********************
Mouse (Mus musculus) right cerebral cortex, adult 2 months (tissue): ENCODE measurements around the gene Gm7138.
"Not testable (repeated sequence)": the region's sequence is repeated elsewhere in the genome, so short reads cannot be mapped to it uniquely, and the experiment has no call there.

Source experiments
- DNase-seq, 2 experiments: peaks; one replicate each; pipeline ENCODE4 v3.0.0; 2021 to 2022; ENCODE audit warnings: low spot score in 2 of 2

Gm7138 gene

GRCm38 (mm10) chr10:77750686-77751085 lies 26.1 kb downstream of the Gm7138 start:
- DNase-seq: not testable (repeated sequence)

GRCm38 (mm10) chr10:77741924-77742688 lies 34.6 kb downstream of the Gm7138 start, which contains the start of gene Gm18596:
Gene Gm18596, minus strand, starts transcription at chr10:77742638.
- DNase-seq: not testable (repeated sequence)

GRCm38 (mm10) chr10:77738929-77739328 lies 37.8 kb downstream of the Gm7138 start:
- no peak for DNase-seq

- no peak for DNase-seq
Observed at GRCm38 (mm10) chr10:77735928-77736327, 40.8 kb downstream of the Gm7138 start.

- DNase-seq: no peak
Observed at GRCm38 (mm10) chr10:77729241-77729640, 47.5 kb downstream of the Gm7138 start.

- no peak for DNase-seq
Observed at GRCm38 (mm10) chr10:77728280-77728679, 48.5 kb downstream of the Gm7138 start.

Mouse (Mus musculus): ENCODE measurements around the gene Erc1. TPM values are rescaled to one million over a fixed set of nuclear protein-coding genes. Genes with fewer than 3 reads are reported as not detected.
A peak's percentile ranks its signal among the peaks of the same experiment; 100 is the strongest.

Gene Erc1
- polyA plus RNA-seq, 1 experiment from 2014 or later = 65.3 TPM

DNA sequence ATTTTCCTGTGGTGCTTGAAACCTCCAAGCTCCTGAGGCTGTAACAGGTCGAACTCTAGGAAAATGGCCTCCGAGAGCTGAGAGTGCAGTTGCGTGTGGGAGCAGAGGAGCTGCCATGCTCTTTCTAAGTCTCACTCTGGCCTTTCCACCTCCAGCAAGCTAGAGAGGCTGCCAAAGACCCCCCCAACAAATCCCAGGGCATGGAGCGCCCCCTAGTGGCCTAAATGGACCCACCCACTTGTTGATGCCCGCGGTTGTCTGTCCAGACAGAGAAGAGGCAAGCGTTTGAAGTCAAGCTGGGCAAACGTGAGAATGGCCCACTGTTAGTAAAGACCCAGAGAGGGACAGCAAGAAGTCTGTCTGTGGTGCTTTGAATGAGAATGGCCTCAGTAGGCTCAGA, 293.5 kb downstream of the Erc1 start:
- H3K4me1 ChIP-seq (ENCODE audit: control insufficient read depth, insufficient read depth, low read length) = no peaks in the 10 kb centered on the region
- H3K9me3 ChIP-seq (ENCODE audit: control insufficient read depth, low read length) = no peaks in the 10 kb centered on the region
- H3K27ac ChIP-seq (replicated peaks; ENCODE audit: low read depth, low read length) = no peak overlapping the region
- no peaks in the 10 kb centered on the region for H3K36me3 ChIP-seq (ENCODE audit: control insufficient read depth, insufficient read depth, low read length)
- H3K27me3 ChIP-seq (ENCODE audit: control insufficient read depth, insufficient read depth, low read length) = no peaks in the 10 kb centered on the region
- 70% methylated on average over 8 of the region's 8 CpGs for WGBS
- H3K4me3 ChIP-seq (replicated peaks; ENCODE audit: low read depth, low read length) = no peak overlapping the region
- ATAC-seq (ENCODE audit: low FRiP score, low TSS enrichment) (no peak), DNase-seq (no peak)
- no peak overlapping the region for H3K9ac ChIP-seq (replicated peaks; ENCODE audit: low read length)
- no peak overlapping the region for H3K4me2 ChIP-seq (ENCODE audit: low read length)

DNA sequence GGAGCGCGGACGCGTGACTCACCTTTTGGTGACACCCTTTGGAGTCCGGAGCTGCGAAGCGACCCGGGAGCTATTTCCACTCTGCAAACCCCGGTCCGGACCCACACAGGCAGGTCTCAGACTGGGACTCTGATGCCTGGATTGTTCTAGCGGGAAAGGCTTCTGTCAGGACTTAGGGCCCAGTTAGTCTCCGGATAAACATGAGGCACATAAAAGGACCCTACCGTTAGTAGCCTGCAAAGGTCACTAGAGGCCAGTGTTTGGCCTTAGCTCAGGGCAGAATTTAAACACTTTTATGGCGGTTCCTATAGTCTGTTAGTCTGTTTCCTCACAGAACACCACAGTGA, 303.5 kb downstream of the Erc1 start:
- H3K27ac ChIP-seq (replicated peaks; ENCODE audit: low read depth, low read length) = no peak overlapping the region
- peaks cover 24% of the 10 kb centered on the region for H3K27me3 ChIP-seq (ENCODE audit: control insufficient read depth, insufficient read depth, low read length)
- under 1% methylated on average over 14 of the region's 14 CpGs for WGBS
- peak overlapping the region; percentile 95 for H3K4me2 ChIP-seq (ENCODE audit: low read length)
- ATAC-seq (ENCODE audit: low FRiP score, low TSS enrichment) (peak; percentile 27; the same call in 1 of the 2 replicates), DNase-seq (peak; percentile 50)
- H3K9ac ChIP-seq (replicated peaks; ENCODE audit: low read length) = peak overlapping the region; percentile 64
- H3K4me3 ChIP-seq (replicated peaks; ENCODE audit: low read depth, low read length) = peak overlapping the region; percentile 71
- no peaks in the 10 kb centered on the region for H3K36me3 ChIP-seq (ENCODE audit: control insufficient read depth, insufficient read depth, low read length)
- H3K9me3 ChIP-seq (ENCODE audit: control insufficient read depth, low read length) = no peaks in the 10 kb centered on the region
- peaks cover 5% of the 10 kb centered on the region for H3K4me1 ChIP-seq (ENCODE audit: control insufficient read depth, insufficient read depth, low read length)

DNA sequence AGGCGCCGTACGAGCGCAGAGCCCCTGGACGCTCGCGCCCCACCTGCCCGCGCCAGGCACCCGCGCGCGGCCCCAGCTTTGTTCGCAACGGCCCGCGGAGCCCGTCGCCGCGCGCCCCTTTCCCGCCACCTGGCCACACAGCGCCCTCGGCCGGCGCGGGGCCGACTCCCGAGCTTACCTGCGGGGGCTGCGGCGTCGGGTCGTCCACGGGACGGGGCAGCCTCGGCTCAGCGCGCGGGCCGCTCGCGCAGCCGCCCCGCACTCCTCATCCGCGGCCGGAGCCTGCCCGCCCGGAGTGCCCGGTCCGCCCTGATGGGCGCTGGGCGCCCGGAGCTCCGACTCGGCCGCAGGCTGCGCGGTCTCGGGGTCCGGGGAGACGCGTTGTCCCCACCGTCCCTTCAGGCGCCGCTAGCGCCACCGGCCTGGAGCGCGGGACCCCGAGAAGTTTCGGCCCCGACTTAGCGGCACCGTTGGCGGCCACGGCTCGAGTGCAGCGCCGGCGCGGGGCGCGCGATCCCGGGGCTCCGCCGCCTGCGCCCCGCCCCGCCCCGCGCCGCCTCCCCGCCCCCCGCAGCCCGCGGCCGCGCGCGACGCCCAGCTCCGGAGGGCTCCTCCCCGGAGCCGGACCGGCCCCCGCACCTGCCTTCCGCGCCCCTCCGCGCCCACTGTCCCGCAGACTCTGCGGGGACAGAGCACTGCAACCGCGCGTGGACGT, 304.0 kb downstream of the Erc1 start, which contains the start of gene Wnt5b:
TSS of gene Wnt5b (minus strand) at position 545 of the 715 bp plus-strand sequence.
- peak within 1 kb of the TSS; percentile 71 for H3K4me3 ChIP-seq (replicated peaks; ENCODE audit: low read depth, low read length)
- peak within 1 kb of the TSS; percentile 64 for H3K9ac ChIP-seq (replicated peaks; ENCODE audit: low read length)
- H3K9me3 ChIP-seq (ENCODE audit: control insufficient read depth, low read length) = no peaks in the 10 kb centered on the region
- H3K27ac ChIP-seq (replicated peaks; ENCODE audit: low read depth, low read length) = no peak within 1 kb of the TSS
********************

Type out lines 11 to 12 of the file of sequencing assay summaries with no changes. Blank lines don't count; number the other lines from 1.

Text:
GRCm38 (mm10) chr10:77738929-77739328 lies 37.8 kb downstream of the Gm7138 start:
- no peak for DNase-seq